It’s that time of year again, when some of us breathe a bit easier and not just because we’ve graded our last essays, attended a couple graduations, or taken our first dip in the no longer cold water of our pools. We’re breathing a bit easier and sleeping a little more soundly because they’re gone, most of them at least and temporarily of course. But gone nonetheless. UC Davis students have left for the summer.
“That’s when the locals come out,” according to Justin Bradley, a retail sales consultant at the downtown AT&T store. My husband and I walked in to pay a bill and the place was, “Dead, dead, dead,” as Bradley described, glancing around in amazement. And while their business is, “impacted one hundred percent,” I was thrilled that we could conduct our business and be on our way in a matter of minutes while half a dozen AT&T employees wandered aimlessly about the store.
In fact, with all that extra time on our hands, we walked down to the Davis Barber Shop on “G” Street where there too, there was no wait involved. And while Demetrius Barrera gave my husband a summer cut worthy of a Marine recruit and explained that for his business he prefers that the students stay, he had to admit that there is, “nothing like going to the movies or the bank and pulling right up” to a parking spot close to his destination. Indeed, there would have been plenty of those from which to choose had we driven rather than walked, and had we been so inclined, we could have had our pick of any seats we liked at coffee houses as well as bars. And speaking of drinking, fewer college students means a reduction in calls for police service from locals complaining about loud parties, and fewer accidents for the Davis PD to worry about, as Press Information Officer, Lt. Phan explained.
When asked for their opinion about the summer version of our fair city, several locals agreed that the streets were safer in the absence of, “cyclists ignoring stop signs,” as David Sutton complained, adding that, “walking downtown at night there is less tobacco smoke.” While my childhood friend, Karen Adams McCall enjoys the idea that the, “university pool has room on the grass to sit,” and when she’s doing her shopping, “the grocery store isn’t congested with roommates trying to agree on which brand of peanut butter to get.”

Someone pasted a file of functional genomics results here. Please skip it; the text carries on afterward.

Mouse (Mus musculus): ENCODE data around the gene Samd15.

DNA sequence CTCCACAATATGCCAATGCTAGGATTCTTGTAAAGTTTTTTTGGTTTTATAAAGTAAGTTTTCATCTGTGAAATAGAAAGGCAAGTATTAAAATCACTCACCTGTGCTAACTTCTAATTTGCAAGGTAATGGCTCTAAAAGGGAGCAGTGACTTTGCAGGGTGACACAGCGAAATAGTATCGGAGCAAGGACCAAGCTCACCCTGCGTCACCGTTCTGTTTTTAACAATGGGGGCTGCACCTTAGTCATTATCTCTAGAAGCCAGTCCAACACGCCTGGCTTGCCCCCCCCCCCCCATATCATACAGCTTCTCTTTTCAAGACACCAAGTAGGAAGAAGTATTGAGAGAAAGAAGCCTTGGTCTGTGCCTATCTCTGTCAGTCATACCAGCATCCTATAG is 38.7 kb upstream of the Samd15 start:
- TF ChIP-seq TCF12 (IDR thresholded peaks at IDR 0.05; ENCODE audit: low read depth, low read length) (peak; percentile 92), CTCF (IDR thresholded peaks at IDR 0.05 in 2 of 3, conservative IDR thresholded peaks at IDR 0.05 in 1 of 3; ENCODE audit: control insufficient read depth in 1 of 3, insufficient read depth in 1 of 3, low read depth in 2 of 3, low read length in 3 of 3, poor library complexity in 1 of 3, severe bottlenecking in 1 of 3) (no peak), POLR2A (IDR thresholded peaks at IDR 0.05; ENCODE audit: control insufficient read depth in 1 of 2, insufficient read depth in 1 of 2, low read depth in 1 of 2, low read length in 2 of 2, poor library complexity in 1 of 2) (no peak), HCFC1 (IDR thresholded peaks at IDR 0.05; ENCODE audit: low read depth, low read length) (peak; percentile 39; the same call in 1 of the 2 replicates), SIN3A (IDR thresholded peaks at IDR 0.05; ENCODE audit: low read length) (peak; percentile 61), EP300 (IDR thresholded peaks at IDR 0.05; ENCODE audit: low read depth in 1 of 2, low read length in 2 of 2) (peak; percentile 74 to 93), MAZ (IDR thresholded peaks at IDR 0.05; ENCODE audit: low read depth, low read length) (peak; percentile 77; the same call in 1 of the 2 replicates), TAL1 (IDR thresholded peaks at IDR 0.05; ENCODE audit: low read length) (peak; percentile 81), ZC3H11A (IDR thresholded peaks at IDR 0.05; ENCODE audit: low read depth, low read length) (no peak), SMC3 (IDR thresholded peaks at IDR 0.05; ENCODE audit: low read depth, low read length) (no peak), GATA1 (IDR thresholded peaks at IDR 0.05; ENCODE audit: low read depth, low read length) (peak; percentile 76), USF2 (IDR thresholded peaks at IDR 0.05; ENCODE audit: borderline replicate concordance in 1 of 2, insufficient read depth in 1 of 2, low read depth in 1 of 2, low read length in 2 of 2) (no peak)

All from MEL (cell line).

Of course, Davis would not be the same if the students were not part of the colorful tapestry with which so many of us grew up. And before too many of us become overly excited about the notion of reclaiming our city, even temporarily, according to Fire Chief Nathan Trauernicht, more and more students are staying since campus has more summer offerings, and rental cycles make it difficult for students to leave. He recalls his first two years on the job when it felt like the town and campus really emptied out over summer. Yet most of the trouble still comes when the bulk of students return and brand new ones arrive, as they learn what the Chief refers to as, “bike culture,” when a lot of accidents take place as newcomers navigate new territory. The first couple of months before school gets serious are problematic as well since the fire department has to deal with a spike in alcohol related calls. And if a holiday happens to fall on a Monday and students live too far away to travel home for a long weekend, they remain in town on what the Chief calls, “staycations,” also times during which the department is kept busier. No wonder Chief Trauernicht chuckled when I asked how he felt about the students leaving town.